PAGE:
What are the symptoms of Plantar Fasciitis?
The pain associated with plantar fasciitis is typically gradual in onset and is usually located over the inner or medial aspect of the heel. Occasionally, the pain will be sudden in onset, occurring after missing a step or after jumping from a height. The pain is commonly most severe upon arising from bed in the morning, or after periods of inactivity during the day. Thus, it causes what is known as "first-step pain." The degree of discomfort can sometimes lessen with activity during the course of the day or after "warming-up", but can become worse if prolonged or vigorous activity is undertaken. The pain is also often noted to be more severe in bare feet or in shoes with minimal or no padding at the sole.
How is the diagnosis of Plantar Fasciitis made?
Plantar fasciitis is one of many conditions causing "heel pain". Some other possible causes include nerve compression either in the foot or in the back, stress fracture of the calcaneus, and loss of the fatty tissue pad under the heel. Plantar fasciitis can be distinguished from these and other conditions based on a history and examination done by a physician.
It should be noted that heel spurs are often inappropriately thought to be the sole cause of heel pain. In fact, heel spurs are common and are nothing more than the bone's response to traction or pulling-type forces from the plantar fascia and other muscles in the foot where they attach to the heel bone. They are commonly present in patients without pain, and frequently absent from those who have pain. It is the rare patient who has a truly enlarged and problematic spur requiring surgery.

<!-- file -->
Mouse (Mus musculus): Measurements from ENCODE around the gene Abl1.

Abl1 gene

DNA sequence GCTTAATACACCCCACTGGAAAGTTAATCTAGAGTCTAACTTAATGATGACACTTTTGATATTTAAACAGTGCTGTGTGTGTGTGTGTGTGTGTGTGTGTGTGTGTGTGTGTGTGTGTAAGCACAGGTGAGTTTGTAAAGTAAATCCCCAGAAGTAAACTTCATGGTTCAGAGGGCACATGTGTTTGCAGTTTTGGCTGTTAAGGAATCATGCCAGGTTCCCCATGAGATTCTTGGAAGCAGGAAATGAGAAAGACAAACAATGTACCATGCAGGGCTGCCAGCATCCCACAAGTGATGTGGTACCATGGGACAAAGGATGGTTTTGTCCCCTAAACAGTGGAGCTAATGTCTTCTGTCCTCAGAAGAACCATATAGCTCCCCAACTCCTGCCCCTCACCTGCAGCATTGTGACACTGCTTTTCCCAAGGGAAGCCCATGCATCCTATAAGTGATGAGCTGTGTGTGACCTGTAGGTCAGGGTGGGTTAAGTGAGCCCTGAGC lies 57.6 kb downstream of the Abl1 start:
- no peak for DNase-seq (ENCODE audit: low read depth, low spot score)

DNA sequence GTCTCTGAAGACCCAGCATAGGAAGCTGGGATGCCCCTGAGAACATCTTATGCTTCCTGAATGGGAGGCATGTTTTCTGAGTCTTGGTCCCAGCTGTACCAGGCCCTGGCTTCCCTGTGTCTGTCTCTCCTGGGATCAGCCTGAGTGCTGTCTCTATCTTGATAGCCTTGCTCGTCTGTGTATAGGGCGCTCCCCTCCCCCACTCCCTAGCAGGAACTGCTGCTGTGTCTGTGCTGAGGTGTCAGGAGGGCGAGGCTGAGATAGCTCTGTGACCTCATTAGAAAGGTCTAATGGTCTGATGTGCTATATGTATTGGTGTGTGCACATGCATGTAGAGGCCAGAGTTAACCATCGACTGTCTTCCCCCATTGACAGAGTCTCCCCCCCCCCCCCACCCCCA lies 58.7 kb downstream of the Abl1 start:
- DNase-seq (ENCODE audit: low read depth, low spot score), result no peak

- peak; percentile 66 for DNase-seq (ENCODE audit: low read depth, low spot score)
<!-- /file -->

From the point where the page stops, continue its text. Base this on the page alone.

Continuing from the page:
What is the treatment for Plantar Fasciitis?
The treatment of plantar fasciitis is relatively simple, yet it may take 6 to 12 weeks or more for symptoms to resolve. In general, the longer symptoms have been present and the more severe the pain, the longer the condition may take to respond to treatment. Additionally, high demand athletes, such as cross-country or marathon runners may require a longer course of treatment to achieve resolution of symptoms. The key components to treatment are as follows (all may not be recommended by the physician in every patient):
Rest and activity modification: decreasing distances and duration of walking or, particularly, running; switching from jumping or running activity to activities such as swimming or cycling to reduce the stress on the foot; changing the exercise surface (e.g. from concrete to grass)
Massage: local, deep massage to the area of pain at the heel (where the fascia attaches); usually done in the morning after a warm bath or shower.